TROY — Local resident Darrell Cornell has spent the entirety of his adult life serving as organist for First Baptist Church in Troy, and has held the title of music minister for over 60 years.
Born on his grandfather’s farm in Clark County’s Pike Township, Cornell was raised in a rural, small town environment. Like his grandfather, Cornell’s dad, Harold, made a living as a farmer, and at the age of two, Cornell said he and his family moved onto their own 97-acre farm in Champaign County.
From a young age, Cornell attended church, and it was here that his interest in music was sparked.
“I started playing piano at 5 years old,” he said. “We had a pump parlor organ in one of the rooms in our house and after Sunday school and church, I’d come home and pump that organ and play what I’d heard at church.“
At the urging of his dad, Cornell began taking proper piano lessons.
“My father said to my mother, ‘We gotta get this kid started on piano lessons because if we don’t, his ear is going to get ahead of his music knowledge and we need to have him learn to read music before he gets too far along,’” Cornell recalled.
From the age of 5 until he turned 11, Cornell received piano lessons from a local teacher, who he said taught him everything she knew about the instrument.
“(She) took me through all the John Thompson (piano lesson) books and when she got me through the last level book, she told my mother and I, ‘I cannot teach you any longer; you know as much as I do,’” he said.
Cornell was then referred to classically-trained teacher in Springfield.
“He was determined to groom me to go to Julliard School of Music in New York,” Cornell said. “I was with him for two years, I saw where this was going, and I said to my mother, ‘I do not want to go to New York City to study music.’ I’m a small town boy.”
Cornell said it was his final music teacher, in 1956, who taught him how to play the pipe organ.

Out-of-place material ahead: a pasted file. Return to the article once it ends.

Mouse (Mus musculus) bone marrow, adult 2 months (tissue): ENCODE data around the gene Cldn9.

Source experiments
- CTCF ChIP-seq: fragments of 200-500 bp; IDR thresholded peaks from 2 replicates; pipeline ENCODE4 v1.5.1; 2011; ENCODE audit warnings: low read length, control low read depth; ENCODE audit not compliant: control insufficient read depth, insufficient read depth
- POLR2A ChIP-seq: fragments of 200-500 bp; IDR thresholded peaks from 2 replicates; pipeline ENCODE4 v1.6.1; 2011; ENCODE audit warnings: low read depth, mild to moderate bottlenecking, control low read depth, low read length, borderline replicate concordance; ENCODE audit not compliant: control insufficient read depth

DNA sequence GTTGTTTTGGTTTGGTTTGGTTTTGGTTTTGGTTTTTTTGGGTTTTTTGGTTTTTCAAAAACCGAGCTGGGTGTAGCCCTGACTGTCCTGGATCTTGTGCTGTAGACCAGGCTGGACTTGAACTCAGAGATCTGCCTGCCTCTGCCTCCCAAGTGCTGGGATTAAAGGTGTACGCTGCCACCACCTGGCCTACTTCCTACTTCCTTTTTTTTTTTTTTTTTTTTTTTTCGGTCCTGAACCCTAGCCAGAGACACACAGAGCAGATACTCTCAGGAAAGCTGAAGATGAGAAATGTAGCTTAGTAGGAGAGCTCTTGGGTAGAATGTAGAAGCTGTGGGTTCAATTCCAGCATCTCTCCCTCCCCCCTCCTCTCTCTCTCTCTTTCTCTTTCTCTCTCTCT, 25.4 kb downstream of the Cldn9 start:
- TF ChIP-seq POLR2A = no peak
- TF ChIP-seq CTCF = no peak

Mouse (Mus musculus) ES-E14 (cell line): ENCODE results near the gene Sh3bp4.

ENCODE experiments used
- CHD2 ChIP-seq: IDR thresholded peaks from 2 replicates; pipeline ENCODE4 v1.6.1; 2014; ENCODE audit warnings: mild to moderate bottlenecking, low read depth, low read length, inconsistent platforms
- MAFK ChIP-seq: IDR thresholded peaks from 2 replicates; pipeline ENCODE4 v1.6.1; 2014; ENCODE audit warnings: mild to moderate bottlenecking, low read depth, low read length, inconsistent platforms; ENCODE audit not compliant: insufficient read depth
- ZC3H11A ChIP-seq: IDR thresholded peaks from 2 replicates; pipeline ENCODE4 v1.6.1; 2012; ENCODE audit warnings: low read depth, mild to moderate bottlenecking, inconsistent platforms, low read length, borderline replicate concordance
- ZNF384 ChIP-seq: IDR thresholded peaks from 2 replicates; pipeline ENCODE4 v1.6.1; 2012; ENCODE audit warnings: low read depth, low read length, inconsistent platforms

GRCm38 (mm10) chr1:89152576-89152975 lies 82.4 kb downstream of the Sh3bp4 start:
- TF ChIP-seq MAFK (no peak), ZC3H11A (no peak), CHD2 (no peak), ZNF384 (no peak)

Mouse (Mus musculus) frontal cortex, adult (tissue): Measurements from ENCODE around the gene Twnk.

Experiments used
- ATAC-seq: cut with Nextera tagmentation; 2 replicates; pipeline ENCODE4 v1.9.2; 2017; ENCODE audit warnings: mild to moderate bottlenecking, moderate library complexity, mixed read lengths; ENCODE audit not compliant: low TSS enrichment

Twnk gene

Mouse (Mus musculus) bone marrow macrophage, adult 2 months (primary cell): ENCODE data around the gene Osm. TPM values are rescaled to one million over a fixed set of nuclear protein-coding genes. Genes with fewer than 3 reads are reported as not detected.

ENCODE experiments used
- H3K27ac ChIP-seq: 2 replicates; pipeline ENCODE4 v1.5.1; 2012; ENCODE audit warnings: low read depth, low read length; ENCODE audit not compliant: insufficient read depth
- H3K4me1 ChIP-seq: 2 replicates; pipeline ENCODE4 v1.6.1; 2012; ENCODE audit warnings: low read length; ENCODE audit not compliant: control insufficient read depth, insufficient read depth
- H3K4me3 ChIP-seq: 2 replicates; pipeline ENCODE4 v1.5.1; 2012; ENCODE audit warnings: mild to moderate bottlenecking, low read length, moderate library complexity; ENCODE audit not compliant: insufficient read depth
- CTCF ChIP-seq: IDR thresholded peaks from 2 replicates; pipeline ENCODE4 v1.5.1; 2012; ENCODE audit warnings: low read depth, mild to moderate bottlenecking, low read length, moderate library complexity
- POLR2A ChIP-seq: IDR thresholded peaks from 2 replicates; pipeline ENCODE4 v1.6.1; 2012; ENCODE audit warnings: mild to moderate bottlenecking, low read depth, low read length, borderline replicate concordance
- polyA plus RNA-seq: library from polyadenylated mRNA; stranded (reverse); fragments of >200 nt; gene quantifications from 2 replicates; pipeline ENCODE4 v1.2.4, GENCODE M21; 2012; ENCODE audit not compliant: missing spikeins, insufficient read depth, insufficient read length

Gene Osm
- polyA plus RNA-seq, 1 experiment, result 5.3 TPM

“He showed me how to move around on the keyboard and he taught me how to recognize the positions of the foot pedals and how to know the different registrations of pipes and strings and diapasons and flutes,” Cornell said. “Then he gave me the instruction that no two installations of a pipe organ sounded alike; everything was different because acoustics were different in every church.”
Soon after graduation from the now-closed Christiansburg-Jackson High School in 1956, Cornell auditioned for an organist position at First Baptist Church and was accepted. He began in June of 1957 and has been with the church ever since.
In the 60-plus years at FBC, Cornell, now 81, has served in multiple capacities within the music ministry, including in both traditional and contemporary praise bands, as director of the men’s and women’s choirs and as the main choir director, along with his responsibilities as the organist and music minster. He also provides the music for both praise bands.
Cornell said his position with the church has always been part-time, and for 39½ years, he worked at Wright-Patterson Air Force Base, from which he retired in 1997.
Along with years of enjoyment as organist, FBC also brought Cornell a chance meeting with the woman who would become his wife, Merrily. The two have been married for 58 years and have three sons, seven grandchildren, and three great-grandchildren.
Cornell said his spirituality and love of God is what brings him the most joy while playing. He said sermons are planned on a monthly basis and he aims to arrange the music to harmonize with each sermon’s topic.
“My favorite thing about my music is serving the Lord and asking for his guidance on what is used and then rejoicing when that correlates to what the sermon topics touched on, so they seem to compliment each other,” he said. “That’s pure joy when that happens.”
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